Protocol Additional to the Geneva Conventions of 12 August 1949, and relating to the Protection of Victims of International Armed Conflicts (Protocol I), opened for signature 8 June 1977, 1125 UNTS 3 (entered into force 7 December 1979) Article 36 (‘Additional Protocol I’) – ‘In the study, development, acquisition or adoption of a new weapon, means or method of warfare, a High Contracting Party is under an obligation to determine whether its employment would, in some or all circumstances, be prohibited by this Protocol or by any other rule of international law applicable to the High Contracting Party’.
 Ibid Article 57.
 Ibid Article 57(2)(a)(i).
 Ibid Article 57(2)(a)(ii).
 For example, certain proceeds of crime laundering schemes, which carefully and consciously exploit a series of ‘lined-up’ gaps in the law, or banking laws which allow identity obfuscation practices.
 See, for example, Criminal Code 1995 (Cth) Part 2.4: Extensions of Criminal Liability.
 ‘1899 Hague Declaration 3 Concerning Expanding Bullets’ in Roberts and Guelff, Documents on the Laws of War (Oxford University Press, 3rd ed, 2000, as amended and reprinted 2003) 63-66.
 Gabriella Venturini, ‘1907 Hague Convention VII Relating to the Conversion of Merchant Ships into Warships’, in Natalino Ronzitti (ed), The Law of Naval Warfare: A Collection of Agreements and Documents with Commentaries (Martinus Nijhoff, 1988) 111-128.
 United Nations Convention on the Law of the Sea, opened for signature 10 December 1982, 1833 UNTS 3 (entered into force 16 November 1994) (‘LOSC 1982’).
 LOSC 1982, Article 53(3).
 It is important to recognise that some States would fundamentally disagree with this analysis. However, a number of major maritime powers have asserted that this is the interpretation to be placed on the ASLP regime – see, for example, [184.108.40.206] (relating to international straits, but applied also to ASLP - [220.127.116.11]) in the US Navy’s, Commander’s Handbook on the Law of Naval Operations (NWP 1-14M), July 2007, <http://www.usnwc.edu/getattachment/a9b8e92d-2c8d-4779-9925-0defea93325c/1-14M_(Jul_2007)_(NWP)> – ‘Surface warships may transit in a manner consistent with sound navigational practices and the security of the force, including the use of their electronic detection and navigational devices such as radar, sonar and depth-sounding devices, formation steaming, and the launching and recovery of aircraft’.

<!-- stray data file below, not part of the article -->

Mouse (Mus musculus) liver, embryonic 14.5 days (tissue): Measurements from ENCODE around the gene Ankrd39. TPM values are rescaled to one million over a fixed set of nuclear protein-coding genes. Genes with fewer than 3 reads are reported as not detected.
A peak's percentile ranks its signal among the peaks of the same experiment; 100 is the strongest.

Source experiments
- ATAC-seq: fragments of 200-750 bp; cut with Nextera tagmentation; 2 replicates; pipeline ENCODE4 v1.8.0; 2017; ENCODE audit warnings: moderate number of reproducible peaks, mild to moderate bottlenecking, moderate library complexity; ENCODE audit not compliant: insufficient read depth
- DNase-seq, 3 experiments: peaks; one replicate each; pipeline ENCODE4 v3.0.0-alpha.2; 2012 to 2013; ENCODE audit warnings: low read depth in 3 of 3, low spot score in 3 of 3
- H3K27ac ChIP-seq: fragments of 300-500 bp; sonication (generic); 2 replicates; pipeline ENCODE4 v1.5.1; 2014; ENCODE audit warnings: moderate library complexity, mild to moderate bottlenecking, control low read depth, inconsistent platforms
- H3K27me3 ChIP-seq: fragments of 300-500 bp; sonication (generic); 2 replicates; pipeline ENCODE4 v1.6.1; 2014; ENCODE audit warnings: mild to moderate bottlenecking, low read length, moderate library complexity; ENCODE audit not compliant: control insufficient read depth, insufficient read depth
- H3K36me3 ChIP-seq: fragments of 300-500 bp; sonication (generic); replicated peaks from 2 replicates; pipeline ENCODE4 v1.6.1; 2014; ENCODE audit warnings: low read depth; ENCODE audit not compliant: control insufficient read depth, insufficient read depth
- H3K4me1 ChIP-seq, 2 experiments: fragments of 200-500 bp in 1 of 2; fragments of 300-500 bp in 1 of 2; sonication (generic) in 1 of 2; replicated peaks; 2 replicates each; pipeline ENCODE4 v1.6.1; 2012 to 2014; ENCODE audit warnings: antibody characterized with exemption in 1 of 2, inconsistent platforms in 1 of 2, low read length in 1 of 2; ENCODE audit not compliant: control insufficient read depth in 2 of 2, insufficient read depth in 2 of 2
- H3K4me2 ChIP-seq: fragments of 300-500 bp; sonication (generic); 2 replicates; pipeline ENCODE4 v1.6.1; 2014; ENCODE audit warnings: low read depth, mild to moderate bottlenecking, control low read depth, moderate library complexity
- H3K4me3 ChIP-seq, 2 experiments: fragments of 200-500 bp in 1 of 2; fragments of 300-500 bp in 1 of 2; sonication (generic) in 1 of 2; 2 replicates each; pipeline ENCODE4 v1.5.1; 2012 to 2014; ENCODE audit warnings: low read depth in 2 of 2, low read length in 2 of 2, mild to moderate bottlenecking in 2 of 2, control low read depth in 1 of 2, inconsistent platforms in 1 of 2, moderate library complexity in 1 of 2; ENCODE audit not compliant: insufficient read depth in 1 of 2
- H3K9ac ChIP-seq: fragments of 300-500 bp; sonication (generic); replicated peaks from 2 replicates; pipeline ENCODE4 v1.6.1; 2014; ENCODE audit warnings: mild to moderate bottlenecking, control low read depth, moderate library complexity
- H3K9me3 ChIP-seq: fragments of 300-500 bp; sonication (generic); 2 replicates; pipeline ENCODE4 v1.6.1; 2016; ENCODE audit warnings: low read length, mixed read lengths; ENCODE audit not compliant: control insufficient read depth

German Navy, Commander’s Handbook: Legal Bases for the Operations of Naval Forces, (2002) s 2.I.1.
 US Navy, Commander’s Handbook on the Law of Naval Operations (2007) [2.3.6].
 See, for example, LOSC 1982, Article 31.
 LOSC 1982, Article 32: ‘With such exceptions as are contained in subsection A [Innocent Passage rules applicable to all ships] and in articles 30 and 31 [definition of warships, and coastal State right, in certain circumstances, to require warships to leave the territorial sea], nothing in this Convention affects the immunities of warships and other government ships operated for non-commercial purposes’; Article 96: ‘Ships owned or operated by a State and used only on government non-commercial service shall, on the high seas, have complete immunity from the jurisdiction of any State other than the flag state’.
 LOSC 1982, Article 20.
 See, for example, D P O’Connell, The International Law of the Sea: Volume I (I A Shearer, ed) (Clarendon Press, 1982) 297 – ‘On 26 October 1961, the Soviet Union issued a press release in which it ‘charged foreign submarines’ with violating Soviet territorial waters, and announced that they would be destroyed. The Swedish and Norwegian Navies have launched depth-charges at submerged contacts in the Swedish and Norwegian territorial sea, and the Argentinian Navy has done likewise’.
 This collision between the dived USS Baton Rouge and a dived Russian Sierra class submarine occurred off Murmansk on 11 February 1992. See, for example, Eugene Miasnikov, ‘Submarine Collision off Murmansk: A Look from Afar’ <http://www.armscontrol.ru/subs/collisions/db080693.htm> John H Cushman Jr, ‘Two Subs Collide off Russian Port’, New York Times (online), 19 February 1992 <http://www.nytimes.com/1992/02/19/world/two-subs-collide-off-russian-port.html> .
 Oil Platforms (Islamic Republic of Iran v United States of America) (majority judgement)  ICJ Rep 161,  – ‘The Court does not exclude the possibility that the mining of a single military vessel might be sufficient to bring into play the “inherent right of self-defence”’ <http://www.icj-cij.org/docket/> (judgments). For an analysis of the case, see Pieter H K Bekker, ‘Oil Platforms (Iran v United States)’ (2004) 98 American Journal of International Law 550.
 See the Joint Civilian-Military Investigation Group statement, ‘Investigation Result on the Sinking of ROKS “Cheonan”’, 20 May 2010, <http://www.globalsecurity.org/military/library/report/2010/100520_jcmig-roks-cheonan/100520_jcmig-roks-cheonan.htm> Victor Cha, ‘The Aftermath of the Cheonan’, Centre for Strategic and International Studies, 25 May 2010, <http://csis.org/publication/aftermath-cheonan> .